A Requirement When Living With Men and Boys: Thick Skin and a Serious Sense of Humor

Tonight, my two stepsons arrived for our 26 allotted hours of Christmas Eve togetherness—from 6 p.m. today, December 23, until 8 p.m. tomorrow, Christmas Eve—per my husband’s and his ex’s visitation schedule.  This brought the number of males in our household to four, with me as the lone estrogen producer.  And, we have another son on the way, so, in the spring, the tally will be 5 to 1.

In my family of origin, I am oldest child and only daughter, with four younger brothers, so I’m accustomed to this.  But, growing up, I had my mother in the house too.  Here, I’m on my own, surrounded by burps, farts (and, oh how I HATE that word), upright toilet seats, year-round sporting events, violent video games, toy guns (and, oh how I HATE guns), swords, light sabres, and so on. 

I know few princesses except for those of my childhood—the standard Cinderella and Snow White—but I know the names of every construction vehicle, every train in the Thomas® line, and dozens of dinosaurs. 

And, I know to have a thick skin because even sweet men and boys, like my husband, my 15-year-old and 13-year-old stepsons and my 4-year-old son, can be insensitive—sometimes in their attempts to get laughs and sometimes just because they’re clueless.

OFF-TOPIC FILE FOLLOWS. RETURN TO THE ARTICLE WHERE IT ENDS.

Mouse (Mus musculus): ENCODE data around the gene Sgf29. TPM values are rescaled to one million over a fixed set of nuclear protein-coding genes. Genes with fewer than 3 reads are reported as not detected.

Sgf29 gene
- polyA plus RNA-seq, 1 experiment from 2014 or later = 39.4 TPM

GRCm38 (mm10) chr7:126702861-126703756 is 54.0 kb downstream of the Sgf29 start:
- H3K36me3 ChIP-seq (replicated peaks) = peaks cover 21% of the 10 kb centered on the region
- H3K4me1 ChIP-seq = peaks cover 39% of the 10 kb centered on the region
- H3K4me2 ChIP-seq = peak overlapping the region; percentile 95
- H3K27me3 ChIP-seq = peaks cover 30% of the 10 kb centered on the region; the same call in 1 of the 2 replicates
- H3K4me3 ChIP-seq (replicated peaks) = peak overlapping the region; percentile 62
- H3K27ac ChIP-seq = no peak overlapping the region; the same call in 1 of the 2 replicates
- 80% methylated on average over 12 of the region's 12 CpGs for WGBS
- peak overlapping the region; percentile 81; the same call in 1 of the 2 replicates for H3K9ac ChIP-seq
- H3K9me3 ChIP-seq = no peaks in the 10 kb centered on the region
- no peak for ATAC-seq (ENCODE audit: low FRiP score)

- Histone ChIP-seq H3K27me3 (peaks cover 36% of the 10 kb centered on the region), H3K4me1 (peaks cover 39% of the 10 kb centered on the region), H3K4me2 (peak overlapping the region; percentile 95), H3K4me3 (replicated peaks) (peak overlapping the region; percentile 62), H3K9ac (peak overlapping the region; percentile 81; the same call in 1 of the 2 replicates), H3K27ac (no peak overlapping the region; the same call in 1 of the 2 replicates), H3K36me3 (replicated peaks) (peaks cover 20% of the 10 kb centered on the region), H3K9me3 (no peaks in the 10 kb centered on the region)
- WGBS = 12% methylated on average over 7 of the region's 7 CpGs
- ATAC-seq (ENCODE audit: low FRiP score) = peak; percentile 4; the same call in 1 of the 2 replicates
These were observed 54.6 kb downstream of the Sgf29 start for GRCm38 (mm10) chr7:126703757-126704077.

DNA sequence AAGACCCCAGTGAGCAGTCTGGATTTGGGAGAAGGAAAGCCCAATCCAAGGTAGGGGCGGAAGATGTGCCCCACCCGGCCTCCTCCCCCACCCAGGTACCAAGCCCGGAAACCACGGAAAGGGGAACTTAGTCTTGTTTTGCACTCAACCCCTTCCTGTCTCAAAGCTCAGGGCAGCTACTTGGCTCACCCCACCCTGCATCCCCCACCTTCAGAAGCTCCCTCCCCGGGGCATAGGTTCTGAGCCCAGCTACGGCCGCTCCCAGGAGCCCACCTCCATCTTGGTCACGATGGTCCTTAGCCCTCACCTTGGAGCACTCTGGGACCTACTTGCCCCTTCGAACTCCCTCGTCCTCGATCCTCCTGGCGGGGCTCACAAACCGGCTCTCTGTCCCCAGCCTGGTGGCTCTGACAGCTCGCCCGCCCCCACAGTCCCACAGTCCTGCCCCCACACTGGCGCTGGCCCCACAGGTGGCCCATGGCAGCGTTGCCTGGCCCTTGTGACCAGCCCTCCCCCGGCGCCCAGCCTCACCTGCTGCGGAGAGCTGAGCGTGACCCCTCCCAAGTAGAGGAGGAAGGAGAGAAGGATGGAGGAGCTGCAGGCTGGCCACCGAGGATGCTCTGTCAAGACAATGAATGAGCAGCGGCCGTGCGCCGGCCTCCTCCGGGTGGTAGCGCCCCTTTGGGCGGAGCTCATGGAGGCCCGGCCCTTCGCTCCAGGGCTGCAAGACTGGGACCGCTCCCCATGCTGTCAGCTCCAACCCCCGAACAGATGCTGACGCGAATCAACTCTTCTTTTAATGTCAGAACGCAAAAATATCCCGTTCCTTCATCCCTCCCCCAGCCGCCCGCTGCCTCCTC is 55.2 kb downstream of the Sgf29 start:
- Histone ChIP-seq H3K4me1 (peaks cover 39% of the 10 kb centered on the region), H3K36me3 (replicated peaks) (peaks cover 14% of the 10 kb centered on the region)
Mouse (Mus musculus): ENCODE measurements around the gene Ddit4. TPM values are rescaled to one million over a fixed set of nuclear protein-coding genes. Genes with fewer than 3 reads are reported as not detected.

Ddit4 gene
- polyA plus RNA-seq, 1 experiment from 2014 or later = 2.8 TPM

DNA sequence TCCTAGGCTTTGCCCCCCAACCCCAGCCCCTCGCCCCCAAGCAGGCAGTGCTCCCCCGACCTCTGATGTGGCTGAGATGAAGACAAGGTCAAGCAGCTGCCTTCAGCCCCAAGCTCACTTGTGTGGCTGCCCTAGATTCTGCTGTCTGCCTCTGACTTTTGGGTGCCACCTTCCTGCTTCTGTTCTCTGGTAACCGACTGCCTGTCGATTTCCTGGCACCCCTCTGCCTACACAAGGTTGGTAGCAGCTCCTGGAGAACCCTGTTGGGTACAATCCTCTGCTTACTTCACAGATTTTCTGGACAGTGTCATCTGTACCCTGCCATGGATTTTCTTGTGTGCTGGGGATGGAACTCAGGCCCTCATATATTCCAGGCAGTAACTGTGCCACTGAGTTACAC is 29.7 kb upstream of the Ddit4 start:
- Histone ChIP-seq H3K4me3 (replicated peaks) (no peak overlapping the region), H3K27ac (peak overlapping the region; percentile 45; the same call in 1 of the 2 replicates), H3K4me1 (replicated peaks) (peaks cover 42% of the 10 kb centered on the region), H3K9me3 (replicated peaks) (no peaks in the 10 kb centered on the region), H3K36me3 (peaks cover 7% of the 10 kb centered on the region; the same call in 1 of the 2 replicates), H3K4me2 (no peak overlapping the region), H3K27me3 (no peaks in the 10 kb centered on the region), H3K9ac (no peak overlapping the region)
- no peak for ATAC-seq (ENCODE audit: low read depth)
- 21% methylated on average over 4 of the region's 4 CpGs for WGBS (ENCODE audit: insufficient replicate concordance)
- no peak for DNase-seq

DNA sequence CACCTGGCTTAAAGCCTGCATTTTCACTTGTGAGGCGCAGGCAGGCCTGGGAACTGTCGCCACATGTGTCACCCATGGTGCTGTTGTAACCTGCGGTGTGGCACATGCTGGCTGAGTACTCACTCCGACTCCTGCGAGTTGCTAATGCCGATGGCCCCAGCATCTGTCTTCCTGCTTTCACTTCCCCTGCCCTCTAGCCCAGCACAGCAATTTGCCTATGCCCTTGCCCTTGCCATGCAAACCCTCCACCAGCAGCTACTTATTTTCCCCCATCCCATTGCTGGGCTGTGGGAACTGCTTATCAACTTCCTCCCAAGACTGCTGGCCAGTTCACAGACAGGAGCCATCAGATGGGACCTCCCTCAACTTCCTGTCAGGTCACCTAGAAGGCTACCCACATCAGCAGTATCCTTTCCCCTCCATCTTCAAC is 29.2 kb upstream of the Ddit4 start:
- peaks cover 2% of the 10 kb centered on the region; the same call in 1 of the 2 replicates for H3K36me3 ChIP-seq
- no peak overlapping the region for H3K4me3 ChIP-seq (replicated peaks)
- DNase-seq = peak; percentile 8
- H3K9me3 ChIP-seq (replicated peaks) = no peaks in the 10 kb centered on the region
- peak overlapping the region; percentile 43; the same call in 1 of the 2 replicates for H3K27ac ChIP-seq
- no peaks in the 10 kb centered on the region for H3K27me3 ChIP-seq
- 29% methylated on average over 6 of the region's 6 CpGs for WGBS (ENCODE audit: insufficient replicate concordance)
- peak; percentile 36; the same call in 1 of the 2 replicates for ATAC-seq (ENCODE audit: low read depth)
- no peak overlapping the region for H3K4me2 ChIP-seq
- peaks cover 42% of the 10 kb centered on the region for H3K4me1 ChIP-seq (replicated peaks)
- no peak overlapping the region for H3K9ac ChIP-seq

Tonight, although I had set our table for dinner, my husband and sons wanted to eat while watching TV, so I relented, tonight being a casual pizza night.  When I walked into our living room with my plate, the men in my life had already taken over the two couches and comfy chair, leaving only my 4-year-old’s stool open.  I asked my son to move to his stool, so I could have the comfy chair, which reclines, perfect for pregnant me.

He turned around and asked in all seriousness, “Why?”

“Because I’m pregnant.”

As my son obediently moved to his stool, my 15-year-old stepson, reclining on a couch, laughed, “That’s a great excuse for anything.”

Egged on by his brother, my son insisted, “You could have sat on my stool.”

“Do you really think my big ‘tush’ would fit on that stool?”

“Believe me, it wouldn’t,” my husband replied.

“You see,” I said.  “I’m the size of a small country.”

“More like a continent,” said my stepson.

Undeterred, I dug into my slice of deep-dish pizza.  But only one slice.

Then, at bedtime tonight, my son turned off his overhead light, then paused next to the bed, stalling.  “If I turn off this light,” he said, referring to the one on his nightstand, “I’ll be scared.”

“You don’t need to be scared.  I’m here.  And, do you really think anyone is going to mess with your big mama?”

“A dinosaur is bigger than you.”

Once again, undeterred, I said, “Yes, but dinosaurs died a long time ago, so you don’t need to be scared.”

I know I’m big.

Continent big.

Almost-as-big-as-a-dinosaur big. 

So, I laugh along with them. 

Then I tell them that they’d better watch out, because I could crush all of them just by sitting on them.

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